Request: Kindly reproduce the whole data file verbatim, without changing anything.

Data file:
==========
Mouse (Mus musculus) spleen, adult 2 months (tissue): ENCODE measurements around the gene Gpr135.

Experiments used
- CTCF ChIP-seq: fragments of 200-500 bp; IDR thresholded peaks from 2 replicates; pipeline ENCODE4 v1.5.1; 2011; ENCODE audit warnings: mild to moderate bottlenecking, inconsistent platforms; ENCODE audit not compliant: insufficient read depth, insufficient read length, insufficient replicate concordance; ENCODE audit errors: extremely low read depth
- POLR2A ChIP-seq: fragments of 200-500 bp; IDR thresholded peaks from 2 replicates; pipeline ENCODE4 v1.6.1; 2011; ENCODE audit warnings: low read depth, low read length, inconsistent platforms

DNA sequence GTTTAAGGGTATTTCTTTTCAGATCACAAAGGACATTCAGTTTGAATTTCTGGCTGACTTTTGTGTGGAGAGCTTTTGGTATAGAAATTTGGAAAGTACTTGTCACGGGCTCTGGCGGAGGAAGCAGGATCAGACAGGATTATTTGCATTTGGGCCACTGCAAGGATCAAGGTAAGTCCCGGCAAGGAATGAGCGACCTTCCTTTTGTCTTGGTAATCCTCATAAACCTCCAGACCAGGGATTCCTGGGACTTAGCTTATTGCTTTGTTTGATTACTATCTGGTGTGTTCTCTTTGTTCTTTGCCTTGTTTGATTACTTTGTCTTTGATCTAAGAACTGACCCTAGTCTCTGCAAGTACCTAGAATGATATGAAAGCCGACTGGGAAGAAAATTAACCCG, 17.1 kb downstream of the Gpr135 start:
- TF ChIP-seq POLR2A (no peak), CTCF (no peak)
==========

Mouse (Mus musculus) spleen, adult 2 months (tissue): ENCODE measurements around the gene Gpr135.

Experiments used
- CTCF ChIP-seq: fragments of 200-500 bp; IDR thresholded peaks from 2 replicates; pipeline ENCODE4 v1.5.1; 2011; ENCODE audit warnings: mild to moderate bottlenecking, inconsistent platforms; ENCODE audit not compliant: insufficient read depth, insufficient read length, insufficient replicate concordance; ENCODE audit errors: extremely low read depth
- POLR2A ChIP-seq: fragments of 200-500 bp; IDR thresholded peaks from 2 replicates; pipeline ENCODE4 v1.6.1; 2011; ENCODE audit warnings: low read depth, low read length, inconsistent platforms

DNA sequence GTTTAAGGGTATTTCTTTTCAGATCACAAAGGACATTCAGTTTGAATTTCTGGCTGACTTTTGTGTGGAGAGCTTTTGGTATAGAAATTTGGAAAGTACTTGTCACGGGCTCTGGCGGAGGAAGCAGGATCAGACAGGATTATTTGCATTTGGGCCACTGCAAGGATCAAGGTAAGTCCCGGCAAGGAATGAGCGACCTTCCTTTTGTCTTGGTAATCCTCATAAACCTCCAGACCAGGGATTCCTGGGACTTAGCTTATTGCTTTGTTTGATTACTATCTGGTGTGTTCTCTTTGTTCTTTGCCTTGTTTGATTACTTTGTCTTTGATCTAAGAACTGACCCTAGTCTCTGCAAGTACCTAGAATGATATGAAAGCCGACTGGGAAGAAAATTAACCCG, 17.1 kb downstream of the Gpr135 start:
- TF ChIP-seq POLR2A (no peak), CTCF (no peak)